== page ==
Abbreviated Life: Attention Spans Getting Shorter Still
September 30, 2008
I’ll admit right at the outset that my attention span could use a gym membership, some spin classes and even some cross training. The cross-training comment was a joke, as my attention span flits from one item to the next without minimal urging or outside intervention.
Even as I compose this column, I’m frantically looking around the room at various objects that might easily take me away from the keyboard and into magical lands. Lands of television watching, Italian Ice snacking, scooter riding, magazine reading, and even furniture construction.
It’s not that I like all of those activities more than connecting with you readers, but I find my mind struggling to slow its pace and stroll along with my fingers. It’s not ADD (as I’ve ranted numerous times about how that’s a fantasy diagnosis created by antsy parents and accommodating physicians), but it is very real. And I’m not alone.
Just today, while cruising the Internet at 82MPH and jumping from Facebook to Twitter to CNN to the Sarah Palin Quotes page, I stopped to read a person’s profile. This guy regularly posts to Twitter as @technosailor and has his regular site here… TECHNOSAILOR.
His name is Aaron Brazell and he’s a self-proclaimed social media expert and backs up this bravado with some impressive writing on the subject and a long line of followers on Twitter. I poked around this follower list and added some of the smart ones to my Twitter feed, but then realized that maybe Twitter is starting to supplant longer forms of writing in the social-media space.
Brazell still keeps a blog going – and has a handful of contributors who blog nearly every day. People like Steve Garfield put videos up and are everpresent in the electronic space. And guys like Adam Gaffin are putting up news and other media by the barrelful.
But what has happened – or is happening – with the general audience in this space? I fear that it’s slowing and growing at the same time.
Last night my aunt asked me about blogging and ‘doing’ a Website. I told her I could get her up and running in 15 minutes, but I stopped short of asking her why she now wants to enter the digital age. I imagine that in the worlds of people 50 and up, digital is new and fresh and email is the wave of the future.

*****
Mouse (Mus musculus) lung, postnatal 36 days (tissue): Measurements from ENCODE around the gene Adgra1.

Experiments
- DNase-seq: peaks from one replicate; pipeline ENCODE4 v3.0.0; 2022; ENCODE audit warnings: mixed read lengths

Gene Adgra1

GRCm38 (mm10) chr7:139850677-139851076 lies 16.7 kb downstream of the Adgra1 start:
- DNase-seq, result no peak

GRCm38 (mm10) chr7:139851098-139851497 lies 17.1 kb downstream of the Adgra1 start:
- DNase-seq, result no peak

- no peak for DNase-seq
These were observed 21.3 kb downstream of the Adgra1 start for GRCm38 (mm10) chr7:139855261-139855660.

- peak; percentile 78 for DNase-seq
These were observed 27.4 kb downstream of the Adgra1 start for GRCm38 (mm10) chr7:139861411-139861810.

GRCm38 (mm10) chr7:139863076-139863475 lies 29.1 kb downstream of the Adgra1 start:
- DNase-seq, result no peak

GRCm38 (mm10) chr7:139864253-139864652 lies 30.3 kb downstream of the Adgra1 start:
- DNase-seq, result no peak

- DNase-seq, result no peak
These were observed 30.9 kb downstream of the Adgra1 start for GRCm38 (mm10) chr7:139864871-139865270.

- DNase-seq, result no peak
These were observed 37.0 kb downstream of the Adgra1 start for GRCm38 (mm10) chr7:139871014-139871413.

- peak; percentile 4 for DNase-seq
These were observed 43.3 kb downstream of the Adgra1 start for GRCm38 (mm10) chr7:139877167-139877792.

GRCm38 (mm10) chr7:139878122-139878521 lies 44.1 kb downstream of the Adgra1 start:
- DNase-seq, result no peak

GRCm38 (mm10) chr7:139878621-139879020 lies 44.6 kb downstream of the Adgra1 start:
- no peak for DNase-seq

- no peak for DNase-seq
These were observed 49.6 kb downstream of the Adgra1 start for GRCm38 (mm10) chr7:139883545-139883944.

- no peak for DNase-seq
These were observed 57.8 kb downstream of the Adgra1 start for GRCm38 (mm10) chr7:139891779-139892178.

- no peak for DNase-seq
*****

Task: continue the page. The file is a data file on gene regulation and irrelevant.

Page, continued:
Look at the younger set, though, and you’ll see a move away from long-form blogs to quick-hit Tweets and Facebook status messages and FriendFeed aggregation of a person’s activity. In fact, I took a look at three people on Brazell’s following list and none of them had a blog post fresher than last June. While each had a Twitter post no older than two hours.
Have they run into the problem of having so much short stuff to share that there’s nothing left to build a bigger discussion around?
Are we facing the ultimate in OMG, L8TR conversations? And where does journalism and column writing fit into this new world?
Thankfully, the proportion of people currently mired in the new-media space is tiny. People are still wondering what a blog does. News organizations are just finding out that a shared Twitter post is called a Tweet. And our legislators don’t even use email yet.
So is the wave of the future ahead of us or crashing down upon us? It’s really up to the consumers to decide.
Ultimately, the delivery system isn’t the major factor to writers and other content producers. A good story, article, feature or column is the ultimate goal. I don’t care if you eat off a paper plate or the finest china, the meal of information should still be top-notch, accurate and compelling.
Let me know what you think and where you are in relation to the wave(s).